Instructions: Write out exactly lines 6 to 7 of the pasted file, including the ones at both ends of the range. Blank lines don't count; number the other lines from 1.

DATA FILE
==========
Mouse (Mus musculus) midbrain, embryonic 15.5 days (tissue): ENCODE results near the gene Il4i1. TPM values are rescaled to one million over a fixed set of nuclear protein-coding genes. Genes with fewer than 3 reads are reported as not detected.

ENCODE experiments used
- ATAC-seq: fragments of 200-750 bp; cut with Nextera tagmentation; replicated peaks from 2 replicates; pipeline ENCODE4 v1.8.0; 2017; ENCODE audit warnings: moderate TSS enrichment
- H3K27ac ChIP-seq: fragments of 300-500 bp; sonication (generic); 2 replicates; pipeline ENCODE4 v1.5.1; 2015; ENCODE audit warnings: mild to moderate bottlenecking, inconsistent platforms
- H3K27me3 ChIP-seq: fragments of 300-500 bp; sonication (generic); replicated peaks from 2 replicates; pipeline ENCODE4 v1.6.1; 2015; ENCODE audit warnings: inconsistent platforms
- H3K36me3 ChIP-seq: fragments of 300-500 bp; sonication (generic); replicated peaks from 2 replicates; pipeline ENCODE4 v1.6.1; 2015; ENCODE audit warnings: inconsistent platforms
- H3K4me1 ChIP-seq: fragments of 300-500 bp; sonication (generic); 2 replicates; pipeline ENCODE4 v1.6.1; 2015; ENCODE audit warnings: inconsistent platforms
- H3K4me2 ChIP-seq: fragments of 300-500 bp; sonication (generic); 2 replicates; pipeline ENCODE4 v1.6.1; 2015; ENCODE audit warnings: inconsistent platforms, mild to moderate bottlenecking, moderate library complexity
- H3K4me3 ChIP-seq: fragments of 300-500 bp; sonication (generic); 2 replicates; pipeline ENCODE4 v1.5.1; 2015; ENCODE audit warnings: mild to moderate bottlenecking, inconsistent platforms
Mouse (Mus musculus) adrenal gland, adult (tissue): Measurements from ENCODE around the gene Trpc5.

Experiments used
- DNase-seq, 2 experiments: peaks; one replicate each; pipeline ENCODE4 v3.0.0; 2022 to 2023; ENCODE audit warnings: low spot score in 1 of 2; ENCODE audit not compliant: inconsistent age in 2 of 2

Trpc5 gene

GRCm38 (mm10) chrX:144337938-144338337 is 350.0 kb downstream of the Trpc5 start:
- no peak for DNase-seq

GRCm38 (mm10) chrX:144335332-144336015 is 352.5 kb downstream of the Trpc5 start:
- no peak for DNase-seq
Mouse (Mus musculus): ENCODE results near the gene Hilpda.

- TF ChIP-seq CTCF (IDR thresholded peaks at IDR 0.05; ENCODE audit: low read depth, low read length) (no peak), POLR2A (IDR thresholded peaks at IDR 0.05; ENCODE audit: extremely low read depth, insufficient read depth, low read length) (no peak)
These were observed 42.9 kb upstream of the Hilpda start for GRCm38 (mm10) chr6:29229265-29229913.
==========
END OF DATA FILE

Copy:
- H3K36me3 ChIP-seq: fragments of 300-500 bp; sonication (generic); replicated peaks from 2 replicates; pipeline ENCODE4 v1.6.1; 2015; ENCODE audit warnings: inconsistent platforms
- H3K4me1 ChIP-seq: fragments of 300-500 bp; sonication (generic); 2 replicates; pipeline ENCODE4 v1.6.1; 2015; ENCODE audit warnings: inconsistent platforms